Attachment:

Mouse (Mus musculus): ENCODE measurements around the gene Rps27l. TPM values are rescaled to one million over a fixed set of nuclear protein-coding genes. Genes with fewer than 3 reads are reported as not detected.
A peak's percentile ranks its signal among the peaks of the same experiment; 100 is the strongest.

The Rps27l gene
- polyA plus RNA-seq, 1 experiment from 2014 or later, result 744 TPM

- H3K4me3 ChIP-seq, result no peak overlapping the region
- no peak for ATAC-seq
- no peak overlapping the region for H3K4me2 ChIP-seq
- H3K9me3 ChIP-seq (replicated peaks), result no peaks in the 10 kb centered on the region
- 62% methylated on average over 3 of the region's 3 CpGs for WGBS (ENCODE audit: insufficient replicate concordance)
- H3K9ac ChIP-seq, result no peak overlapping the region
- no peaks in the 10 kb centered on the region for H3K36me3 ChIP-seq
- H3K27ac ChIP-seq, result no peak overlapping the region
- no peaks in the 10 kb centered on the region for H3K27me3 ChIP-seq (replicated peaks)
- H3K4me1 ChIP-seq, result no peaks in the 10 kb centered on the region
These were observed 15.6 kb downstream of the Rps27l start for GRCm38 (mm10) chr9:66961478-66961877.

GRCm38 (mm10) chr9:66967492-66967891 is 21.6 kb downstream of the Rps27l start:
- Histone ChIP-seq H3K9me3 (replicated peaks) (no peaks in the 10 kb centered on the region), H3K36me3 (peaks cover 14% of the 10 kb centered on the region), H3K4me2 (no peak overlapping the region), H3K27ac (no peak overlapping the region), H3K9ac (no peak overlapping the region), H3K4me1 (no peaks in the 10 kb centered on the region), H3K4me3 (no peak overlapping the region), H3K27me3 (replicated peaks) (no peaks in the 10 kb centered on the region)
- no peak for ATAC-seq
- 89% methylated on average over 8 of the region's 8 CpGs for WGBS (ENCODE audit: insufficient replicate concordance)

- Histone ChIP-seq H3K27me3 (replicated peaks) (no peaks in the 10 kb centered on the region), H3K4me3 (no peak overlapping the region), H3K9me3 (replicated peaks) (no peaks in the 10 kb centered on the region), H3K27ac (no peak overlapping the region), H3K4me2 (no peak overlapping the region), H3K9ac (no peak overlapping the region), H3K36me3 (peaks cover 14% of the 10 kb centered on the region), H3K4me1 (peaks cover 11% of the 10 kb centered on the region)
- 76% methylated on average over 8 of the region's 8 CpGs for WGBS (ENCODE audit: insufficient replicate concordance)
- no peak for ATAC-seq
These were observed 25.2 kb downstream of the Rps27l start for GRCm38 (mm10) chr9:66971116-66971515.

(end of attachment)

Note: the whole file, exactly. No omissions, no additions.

Mouse (Mus musculus): ENCODE measurements around the gene Rps27l. TPM values are rescaled to one million over a fixed set of nuclear protein-coding genes. Genes with fewer than 3 reads are reported as not detected.
A peak's percentile ranks its signal among the peaks of the same experiment; 100 is the strongest.

The Rps27l gene
- polyA plus RNA-seq, 1 experiment from 2014 or later, result 744 TPM

- H3K4me3 ChIP-seq, result no peak overlapping the region
- no peak for ATAC-seq
- no peak overlapping the region for H3K4me2 ChIP-seq
- H3K9me3 ChIP-seq (replicated peaks), result no peaks in the 10 kb centered on the region
- 62% methylated on average over 3 of the region's 3 CpGs for WGBS (ENCODE audit: insufficient replicate concordance)
- H3K9ac ChIP-seq, result no peak overlapping the region
- no peaks in the 10 kb centered on the region for H3K36me3 ChIP-seq
- H3K27ac ChIP-seq, result no peak overlapping the region
- no peaks in the 10 kb centered on the region for H3K27me3 ChIP-seq (replicated peaks)
- H3K4me1 ChIP-seq, result no peaks in the 10 kb centered on the region
These were observed 15.6 kb downstream of the Rps27l start for GRCm38 (mm10) chr9:66961478-66961877.

GRCm38 (mm10) chr9:66967492-66967891 is 21.6 kb downstream of the Rps27l start:
- Histone ChIP-seq H3K9me3 (replicated peaks) (no peaks in the 10 kb centered on the region), H3K36me3 (peaks cover 14% of the 10 kb centered on the region), H3K4me2 (no peak overlapping the region), H3K27ac (no peak overlapping the region), H3K9ac (no peak overlapping the region), H3K4me1 (no peaks in the 10 kb centered on the region), H3K4me3 (no peak overlapping the region), H3K27me3 (replicated peaks) (no peaks in the 10 kb centered on the region)
- no peak for ATAC-seq
- 89% methylated on average over 8 of the region's 8 CpGs for WGBS (ENCODE audit: insufficient replicate concordance)

- Histone ChIP-seq H3K27me3 (replicated peaks) (no peaks in the 10 kb centered on the region), H3K4me3 (no peak overlapping the region), H3K9me3 (replicated peaks) (no peaks in the 10 kb centered on the region), H3K27ac (no peak overlapping the region), H3K4me2 (no peak overlapping the region), H3K9ac (no peak overlapping the region), H3K36me3 (peaks cover 14% of the 10 kb centered on the region), H3K4me1 (peaks cover 11% of the 10 kb centered on the region)
- 76% methylated on average over 8 of the region's 8 CpGs for WGBS (ENCODE audit: insufficient replicate concordance)
- no peak for ATAC-seq
These were observed 25.2 kb downstream of the Rps27l start for GRCm38 (mm10) chr9:66971116-66971515.